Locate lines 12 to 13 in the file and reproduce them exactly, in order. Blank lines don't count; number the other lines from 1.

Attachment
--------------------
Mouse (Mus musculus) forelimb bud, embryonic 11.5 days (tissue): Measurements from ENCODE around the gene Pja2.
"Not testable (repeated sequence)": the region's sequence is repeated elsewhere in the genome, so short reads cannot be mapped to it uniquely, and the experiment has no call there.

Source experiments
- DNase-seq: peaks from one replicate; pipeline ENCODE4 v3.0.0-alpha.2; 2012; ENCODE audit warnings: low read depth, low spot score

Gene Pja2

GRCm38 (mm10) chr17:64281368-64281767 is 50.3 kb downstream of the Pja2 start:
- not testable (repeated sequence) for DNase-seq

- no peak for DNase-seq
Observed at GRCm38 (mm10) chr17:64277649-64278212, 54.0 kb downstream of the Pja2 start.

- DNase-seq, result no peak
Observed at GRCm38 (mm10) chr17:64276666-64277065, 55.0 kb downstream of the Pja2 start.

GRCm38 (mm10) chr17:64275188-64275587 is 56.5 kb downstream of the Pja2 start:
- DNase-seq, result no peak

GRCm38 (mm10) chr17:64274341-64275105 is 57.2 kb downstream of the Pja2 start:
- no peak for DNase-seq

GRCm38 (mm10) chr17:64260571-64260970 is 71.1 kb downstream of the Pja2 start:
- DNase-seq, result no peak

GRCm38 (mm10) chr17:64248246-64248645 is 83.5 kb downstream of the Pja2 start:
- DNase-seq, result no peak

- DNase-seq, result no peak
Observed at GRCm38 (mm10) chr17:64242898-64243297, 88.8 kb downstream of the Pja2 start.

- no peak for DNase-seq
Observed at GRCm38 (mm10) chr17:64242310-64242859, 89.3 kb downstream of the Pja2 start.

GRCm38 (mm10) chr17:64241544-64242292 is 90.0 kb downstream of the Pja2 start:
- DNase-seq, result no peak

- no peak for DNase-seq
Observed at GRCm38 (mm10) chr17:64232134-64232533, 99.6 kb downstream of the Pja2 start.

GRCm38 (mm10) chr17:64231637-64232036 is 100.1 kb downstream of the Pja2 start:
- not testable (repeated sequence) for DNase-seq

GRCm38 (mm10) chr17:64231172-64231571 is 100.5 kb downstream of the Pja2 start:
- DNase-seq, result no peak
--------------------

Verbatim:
GRCm38 (mm10) chr17:64275188-64275587 is 56.5 kb downstream of the Pja2 start:
- DNase-seq, result no peak